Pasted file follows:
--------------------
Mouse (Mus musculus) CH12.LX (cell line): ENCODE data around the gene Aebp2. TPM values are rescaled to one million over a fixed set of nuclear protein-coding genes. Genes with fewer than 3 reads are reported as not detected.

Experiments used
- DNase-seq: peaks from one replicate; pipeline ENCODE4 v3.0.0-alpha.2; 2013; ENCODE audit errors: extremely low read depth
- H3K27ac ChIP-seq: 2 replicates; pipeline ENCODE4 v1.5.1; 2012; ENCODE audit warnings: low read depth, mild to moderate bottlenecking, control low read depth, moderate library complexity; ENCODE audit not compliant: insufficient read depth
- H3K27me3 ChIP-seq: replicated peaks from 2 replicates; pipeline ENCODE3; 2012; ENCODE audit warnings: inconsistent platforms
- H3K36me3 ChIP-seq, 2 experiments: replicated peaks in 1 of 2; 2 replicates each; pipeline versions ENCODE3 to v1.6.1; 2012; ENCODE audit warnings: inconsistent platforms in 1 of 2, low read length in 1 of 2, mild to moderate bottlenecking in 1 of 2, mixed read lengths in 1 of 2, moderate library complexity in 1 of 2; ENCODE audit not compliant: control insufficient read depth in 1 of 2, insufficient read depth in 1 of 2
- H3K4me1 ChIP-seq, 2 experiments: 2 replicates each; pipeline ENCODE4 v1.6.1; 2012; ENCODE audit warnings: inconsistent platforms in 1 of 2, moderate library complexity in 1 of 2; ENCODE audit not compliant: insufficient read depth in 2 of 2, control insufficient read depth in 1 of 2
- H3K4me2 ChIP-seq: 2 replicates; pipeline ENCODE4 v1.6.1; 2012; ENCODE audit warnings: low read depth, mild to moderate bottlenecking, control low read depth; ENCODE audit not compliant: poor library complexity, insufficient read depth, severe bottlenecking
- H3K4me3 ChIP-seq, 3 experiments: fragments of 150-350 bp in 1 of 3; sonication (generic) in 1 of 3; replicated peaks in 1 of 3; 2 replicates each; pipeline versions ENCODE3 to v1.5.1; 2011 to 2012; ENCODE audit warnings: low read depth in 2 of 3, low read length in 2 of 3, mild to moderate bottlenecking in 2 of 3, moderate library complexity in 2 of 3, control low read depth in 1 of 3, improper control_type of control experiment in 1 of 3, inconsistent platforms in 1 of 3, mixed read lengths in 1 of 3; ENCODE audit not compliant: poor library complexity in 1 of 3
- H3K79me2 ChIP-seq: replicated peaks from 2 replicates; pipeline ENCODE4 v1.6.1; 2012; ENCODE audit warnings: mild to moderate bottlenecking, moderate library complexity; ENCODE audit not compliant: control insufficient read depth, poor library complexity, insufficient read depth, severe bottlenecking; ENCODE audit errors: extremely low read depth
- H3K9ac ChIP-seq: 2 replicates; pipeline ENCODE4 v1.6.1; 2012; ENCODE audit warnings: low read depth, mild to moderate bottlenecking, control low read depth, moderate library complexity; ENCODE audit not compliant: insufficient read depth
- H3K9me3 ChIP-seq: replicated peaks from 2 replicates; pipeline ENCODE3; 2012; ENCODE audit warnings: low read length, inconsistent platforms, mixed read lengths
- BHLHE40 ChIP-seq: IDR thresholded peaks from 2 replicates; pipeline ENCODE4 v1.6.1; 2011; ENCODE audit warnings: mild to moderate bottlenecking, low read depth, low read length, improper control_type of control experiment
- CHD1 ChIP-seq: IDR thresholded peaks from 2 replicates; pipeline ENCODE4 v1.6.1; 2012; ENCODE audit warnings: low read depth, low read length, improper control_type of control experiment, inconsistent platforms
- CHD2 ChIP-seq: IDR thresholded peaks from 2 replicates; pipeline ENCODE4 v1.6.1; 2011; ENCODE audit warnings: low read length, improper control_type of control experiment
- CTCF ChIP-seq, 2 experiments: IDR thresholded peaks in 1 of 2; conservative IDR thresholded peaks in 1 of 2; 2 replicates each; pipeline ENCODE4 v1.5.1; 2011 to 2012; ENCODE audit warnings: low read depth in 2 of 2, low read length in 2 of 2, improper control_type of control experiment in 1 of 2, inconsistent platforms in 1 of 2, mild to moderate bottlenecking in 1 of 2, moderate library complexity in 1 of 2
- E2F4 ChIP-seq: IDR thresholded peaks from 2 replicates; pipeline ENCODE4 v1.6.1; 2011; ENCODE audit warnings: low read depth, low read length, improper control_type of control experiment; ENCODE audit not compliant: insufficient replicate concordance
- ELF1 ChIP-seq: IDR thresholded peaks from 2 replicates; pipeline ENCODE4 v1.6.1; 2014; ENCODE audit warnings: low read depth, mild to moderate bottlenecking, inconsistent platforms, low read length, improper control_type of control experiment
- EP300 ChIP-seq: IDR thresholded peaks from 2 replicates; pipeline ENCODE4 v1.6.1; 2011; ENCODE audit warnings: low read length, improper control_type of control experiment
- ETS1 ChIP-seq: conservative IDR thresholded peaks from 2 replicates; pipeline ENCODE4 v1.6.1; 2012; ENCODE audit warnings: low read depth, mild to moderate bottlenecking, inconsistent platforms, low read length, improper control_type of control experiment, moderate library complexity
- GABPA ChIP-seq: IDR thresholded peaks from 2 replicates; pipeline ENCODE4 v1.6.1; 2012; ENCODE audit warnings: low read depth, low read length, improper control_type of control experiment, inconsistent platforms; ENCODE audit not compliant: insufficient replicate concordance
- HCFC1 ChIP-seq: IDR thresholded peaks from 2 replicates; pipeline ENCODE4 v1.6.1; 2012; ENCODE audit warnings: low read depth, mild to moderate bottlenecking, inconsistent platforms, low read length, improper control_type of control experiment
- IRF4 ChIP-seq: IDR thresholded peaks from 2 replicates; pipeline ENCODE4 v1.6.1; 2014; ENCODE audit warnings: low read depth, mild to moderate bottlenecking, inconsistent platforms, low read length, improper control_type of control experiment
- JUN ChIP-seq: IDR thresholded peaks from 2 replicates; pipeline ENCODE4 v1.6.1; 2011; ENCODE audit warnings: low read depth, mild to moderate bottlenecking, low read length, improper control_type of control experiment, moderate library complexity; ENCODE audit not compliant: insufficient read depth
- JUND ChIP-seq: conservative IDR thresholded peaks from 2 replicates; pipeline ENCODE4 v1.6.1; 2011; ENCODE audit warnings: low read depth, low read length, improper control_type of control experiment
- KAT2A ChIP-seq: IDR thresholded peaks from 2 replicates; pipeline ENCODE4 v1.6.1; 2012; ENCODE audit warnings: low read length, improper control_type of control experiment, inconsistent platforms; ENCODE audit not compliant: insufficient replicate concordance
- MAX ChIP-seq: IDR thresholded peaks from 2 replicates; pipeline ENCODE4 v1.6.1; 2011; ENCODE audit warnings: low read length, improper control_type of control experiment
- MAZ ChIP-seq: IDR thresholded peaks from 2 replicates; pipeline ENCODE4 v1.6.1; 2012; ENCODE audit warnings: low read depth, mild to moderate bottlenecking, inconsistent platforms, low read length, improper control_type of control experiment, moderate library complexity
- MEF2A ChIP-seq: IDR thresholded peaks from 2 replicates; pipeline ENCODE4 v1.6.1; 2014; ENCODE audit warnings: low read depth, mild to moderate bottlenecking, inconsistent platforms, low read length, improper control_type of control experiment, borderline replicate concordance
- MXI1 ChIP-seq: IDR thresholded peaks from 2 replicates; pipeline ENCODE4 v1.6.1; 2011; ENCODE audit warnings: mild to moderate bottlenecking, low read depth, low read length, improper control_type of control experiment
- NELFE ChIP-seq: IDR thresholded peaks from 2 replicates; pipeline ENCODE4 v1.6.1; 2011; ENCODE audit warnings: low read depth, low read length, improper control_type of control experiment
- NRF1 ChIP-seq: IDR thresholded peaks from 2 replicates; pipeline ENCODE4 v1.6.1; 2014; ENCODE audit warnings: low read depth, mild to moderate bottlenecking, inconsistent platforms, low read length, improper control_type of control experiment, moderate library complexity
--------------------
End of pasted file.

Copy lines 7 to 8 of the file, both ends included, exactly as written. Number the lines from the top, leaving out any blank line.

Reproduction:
- H3K4me1 ChIP-seq, 2 experiments: 2 replicates each; pipeline ENCODE4 v1.6.1; 2012; ENCODE audit warnings: inconsistent platforms in 1 of 2, moderate library complexity in 1 of 2; ENCODE audit not compliant: insufficient read depth in 2 of 2, control insufficient read depth in 1 of 2
- H3K4me2 ChIP-seq: 2 replicates; pipeline ENCODE4 v1.6.1; 2012; ENCODE audit warnings: low read depth, mild to moderate bottlenecking, control low read depth; ENCODE audit not compliant: poor library complexity, insufficient read depth, severe bottlenecking